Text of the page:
A Rockin' Revelation

Musical: Shout directed by Richard Wherrett, State Theatre.

The opening night of Shout, the musical that tells Johnny O'Keefe's life story, had an audience that shouted with excitement at the end a sign that producer Kevin Jacobsen has hit the spot with a great show for Melbourne's summer.

Like its subject, Shout just bursts with energy, its songs, dancers, band, set and lighting combining in a kaleidoscopic and irresistible celebration of rock and roll. David Campbell as O'Keefe is a real star. Best of all, he not only performs like a supercharged hero, he also maintains the unpretentious charm of his original, the Catholic boy whose music defined his rebellion and earned him the title of Wild One.

We are all familiar now with the showbiz biography genre, that of Buddy Holly and Peter Allen, the ones seen 'most recently in Melbourne.

It is defined by early struggle, meteoric rise to stardom, with a self-destructive underside that brings about a tragically early death. OKeefe fits the pattern precisely, dying at 43 after a series of breakdowns.

This show rightly celebrates O'Keefe's role as one of Australia's first rock stars, but as the recent feud between promoters James Erskine and Jacobsen over song rights reveals, many of O'Keefe's biggest hits were covers.

America was the source of rock and roll, but it rapidly became an international music phenomenon. What was unique about O'Keefe, Col Joye, Johnny Devlin, Little Pattie, Lonnie Lee, Jimmy Little and Frankie Davidson was that they were Australian performers, not international artists flown in to perform to the locals.

Manager and entrepreneur Lee Gordon, played by Aaron Blabey with a comic flair that usefully tones down the hints of sleaze, is also rightly celebrated as the individual who established these early Australian performing careers.

The show's early scenes are marvellous evocations of the transformation of a wowser Australia, a relatively innocent time when girls wore all those starched petticoats and boys sported ducks-tail haircuts, when sexual energy all seemed to go into music, song and jiving.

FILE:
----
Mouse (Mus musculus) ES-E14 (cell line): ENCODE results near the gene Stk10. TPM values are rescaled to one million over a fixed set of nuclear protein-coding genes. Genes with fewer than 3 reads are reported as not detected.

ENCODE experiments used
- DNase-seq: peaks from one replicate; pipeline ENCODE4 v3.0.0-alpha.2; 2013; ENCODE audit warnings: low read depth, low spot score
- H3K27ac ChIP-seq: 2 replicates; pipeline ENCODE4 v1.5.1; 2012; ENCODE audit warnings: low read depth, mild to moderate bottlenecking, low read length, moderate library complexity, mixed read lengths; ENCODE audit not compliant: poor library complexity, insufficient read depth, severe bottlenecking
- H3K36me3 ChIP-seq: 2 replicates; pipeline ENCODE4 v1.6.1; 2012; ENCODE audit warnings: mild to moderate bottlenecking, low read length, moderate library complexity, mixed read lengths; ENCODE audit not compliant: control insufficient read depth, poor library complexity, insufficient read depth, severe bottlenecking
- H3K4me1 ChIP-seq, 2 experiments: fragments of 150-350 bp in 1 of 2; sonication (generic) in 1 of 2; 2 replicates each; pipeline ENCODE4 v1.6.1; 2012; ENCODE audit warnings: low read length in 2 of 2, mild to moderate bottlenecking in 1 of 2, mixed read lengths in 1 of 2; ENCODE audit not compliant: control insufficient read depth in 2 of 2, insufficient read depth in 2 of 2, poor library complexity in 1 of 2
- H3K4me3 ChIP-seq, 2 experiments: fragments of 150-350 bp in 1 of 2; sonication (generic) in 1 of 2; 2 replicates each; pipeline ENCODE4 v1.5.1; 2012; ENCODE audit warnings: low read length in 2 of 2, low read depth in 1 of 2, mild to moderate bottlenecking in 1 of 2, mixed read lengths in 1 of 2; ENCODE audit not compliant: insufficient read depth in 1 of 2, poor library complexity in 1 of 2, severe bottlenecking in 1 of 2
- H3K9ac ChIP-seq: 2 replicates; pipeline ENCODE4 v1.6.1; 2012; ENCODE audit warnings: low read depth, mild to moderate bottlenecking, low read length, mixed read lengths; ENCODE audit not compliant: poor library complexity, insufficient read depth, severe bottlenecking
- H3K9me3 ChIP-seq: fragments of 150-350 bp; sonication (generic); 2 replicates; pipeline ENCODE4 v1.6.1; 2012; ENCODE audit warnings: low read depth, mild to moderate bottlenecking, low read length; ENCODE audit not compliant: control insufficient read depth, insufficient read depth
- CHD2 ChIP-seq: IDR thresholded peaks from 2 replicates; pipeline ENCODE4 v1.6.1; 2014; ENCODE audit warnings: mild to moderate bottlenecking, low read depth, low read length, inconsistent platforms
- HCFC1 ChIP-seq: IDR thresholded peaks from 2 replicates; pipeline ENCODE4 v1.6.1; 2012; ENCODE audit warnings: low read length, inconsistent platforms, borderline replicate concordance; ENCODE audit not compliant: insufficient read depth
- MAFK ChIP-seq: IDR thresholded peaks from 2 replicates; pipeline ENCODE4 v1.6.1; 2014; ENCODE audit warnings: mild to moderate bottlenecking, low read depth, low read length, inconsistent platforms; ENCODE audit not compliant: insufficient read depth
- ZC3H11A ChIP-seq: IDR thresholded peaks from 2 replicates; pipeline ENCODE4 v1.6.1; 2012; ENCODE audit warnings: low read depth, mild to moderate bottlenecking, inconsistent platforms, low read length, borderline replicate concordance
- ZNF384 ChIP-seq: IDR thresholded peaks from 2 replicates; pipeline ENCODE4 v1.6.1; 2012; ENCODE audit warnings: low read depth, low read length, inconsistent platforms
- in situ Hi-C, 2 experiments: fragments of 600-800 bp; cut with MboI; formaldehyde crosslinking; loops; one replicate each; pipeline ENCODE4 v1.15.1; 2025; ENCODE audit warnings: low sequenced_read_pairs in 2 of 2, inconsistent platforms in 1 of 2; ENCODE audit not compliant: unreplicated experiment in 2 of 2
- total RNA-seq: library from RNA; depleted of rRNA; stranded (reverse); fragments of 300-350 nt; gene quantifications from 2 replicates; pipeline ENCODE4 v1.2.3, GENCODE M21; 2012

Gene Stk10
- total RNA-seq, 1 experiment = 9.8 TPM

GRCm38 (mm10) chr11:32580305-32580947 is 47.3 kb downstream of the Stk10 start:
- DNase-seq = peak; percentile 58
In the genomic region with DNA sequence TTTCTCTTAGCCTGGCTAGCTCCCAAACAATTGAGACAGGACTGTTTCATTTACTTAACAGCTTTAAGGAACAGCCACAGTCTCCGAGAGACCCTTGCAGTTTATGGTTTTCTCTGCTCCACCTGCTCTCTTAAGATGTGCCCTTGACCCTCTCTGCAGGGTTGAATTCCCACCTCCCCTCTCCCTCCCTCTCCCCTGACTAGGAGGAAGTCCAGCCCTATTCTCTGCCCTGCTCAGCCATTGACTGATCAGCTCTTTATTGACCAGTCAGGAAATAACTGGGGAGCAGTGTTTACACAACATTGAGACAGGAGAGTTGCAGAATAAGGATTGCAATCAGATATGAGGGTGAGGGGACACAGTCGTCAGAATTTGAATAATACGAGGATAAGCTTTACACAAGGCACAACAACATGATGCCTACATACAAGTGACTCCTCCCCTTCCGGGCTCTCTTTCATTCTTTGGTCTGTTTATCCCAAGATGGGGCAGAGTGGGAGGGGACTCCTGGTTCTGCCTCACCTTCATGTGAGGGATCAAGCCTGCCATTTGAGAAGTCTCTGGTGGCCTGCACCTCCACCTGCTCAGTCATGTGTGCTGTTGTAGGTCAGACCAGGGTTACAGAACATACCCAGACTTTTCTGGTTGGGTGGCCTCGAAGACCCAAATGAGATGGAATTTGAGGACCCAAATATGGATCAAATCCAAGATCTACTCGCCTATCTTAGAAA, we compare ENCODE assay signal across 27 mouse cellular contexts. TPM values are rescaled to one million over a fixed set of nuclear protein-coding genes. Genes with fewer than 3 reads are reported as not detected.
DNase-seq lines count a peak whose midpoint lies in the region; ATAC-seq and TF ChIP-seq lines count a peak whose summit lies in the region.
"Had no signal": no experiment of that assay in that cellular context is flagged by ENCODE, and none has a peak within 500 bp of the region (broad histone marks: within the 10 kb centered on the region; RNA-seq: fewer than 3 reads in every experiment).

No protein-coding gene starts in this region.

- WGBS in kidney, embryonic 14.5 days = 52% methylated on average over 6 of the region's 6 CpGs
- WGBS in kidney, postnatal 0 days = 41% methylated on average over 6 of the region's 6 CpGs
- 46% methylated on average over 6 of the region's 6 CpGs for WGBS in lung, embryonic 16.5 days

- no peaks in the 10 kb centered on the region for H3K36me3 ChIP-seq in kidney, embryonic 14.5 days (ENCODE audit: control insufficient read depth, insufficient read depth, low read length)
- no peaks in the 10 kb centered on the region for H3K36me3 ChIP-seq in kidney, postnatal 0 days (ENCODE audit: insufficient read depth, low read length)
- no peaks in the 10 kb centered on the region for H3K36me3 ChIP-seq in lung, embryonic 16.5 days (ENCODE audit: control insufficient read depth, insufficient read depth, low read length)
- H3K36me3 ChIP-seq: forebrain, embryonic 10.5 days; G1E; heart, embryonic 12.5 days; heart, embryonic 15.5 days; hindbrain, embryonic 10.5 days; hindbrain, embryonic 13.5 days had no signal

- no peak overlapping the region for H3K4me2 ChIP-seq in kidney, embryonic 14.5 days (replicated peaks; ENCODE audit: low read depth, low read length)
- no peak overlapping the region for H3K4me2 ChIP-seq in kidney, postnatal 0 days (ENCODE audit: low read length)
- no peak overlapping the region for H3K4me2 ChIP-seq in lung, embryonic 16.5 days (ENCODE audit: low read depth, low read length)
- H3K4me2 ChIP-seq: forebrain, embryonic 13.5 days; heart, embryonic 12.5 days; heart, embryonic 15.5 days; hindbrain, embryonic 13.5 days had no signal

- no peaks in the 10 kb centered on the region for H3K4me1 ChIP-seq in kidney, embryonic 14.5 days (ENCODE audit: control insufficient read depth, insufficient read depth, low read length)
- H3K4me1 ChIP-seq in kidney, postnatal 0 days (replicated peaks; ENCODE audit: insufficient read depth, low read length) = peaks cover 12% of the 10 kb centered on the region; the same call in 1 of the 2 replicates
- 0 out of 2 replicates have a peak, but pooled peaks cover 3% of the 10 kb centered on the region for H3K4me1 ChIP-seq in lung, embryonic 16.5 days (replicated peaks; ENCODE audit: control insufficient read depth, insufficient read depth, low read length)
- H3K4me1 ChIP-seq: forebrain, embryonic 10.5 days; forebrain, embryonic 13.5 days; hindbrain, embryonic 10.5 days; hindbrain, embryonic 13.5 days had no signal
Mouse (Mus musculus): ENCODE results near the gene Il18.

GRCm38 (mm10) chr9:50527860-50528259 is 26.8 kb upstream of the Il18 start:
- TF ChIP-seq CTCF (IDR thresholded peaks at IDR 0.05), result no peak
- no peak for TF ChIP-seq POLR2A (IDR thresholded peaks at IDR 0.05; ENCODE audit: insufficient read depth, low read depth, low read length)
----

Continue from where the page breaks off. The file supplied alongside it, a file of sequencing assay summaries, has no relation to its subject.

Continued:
What O'Keefe's story also reveals, as a significant subtext, is that the loss of innocence involved 'more than music, and drugs became an apparently inevitable accompaniment to performers lives lived in the fast lane. Tamson Carroll, playing Johnny's wife Maryann, admirably establishes his essential decency, as do Doug Scroope and Trisha Noble (Patsy Ann Noble of Bandstand fame) as his parents. Carroll's rendition of the Willy Nelson song Crazy is an emotional climax of the show as is Noble's version of (He) Wears My Ring.

The program, infuriatingly, omits the songs from its list of sections in each act. Song titles are hidden away at the very back of the program alongside a glossary of Australian slang terms and references. Maybe this has something to do with the controversy over song rights, but it is a serious omission.

This show does have O'Keefe's best-known songs, notably She Wears My Ring, Sing, Sing, Sing, 'Mockingbird, and Col Joye's great Bye, Bye, Baby Good-bye. We also get I'm Gonna Knock on Your Door, Save the Last Dance for Me, So Tough, Ready for You, Chapel of Love, I'm Counting on You, 'Move, Baby, 'Move as well as the title song and climax of the show, Shout. The Delltones' Get a Job is another hit. So there's no shortage of tremendous song items, most of them also great dance numbers that are given hugely energetic treatment the chorus. Choreographer Ross Coleman has revived all those old, daggy 'moves, but they sure are fun to watch.

The shift away from sheer, exuberant displays of energy in the 1950s to the 'more decorous dancing on television in the '60s accompanies a similar shift in style in O'Keefe. One of the reasons he survived so long as a rock star was his dexterous transformation from Wild One to family entertainer, from the rough and tumble of the old Sydney Stadium to the smooth camera technique of the TV studio. Director Richard Wherrett has produced a winner here. The first-night audience was full of ageing rock fans who sometimes sang along, high on nostalgia, but the music and the performances are certainly good enough to capture a new generation of admirers.

The Melbourne Age by HELEN THOMSON Monday 8 January 2001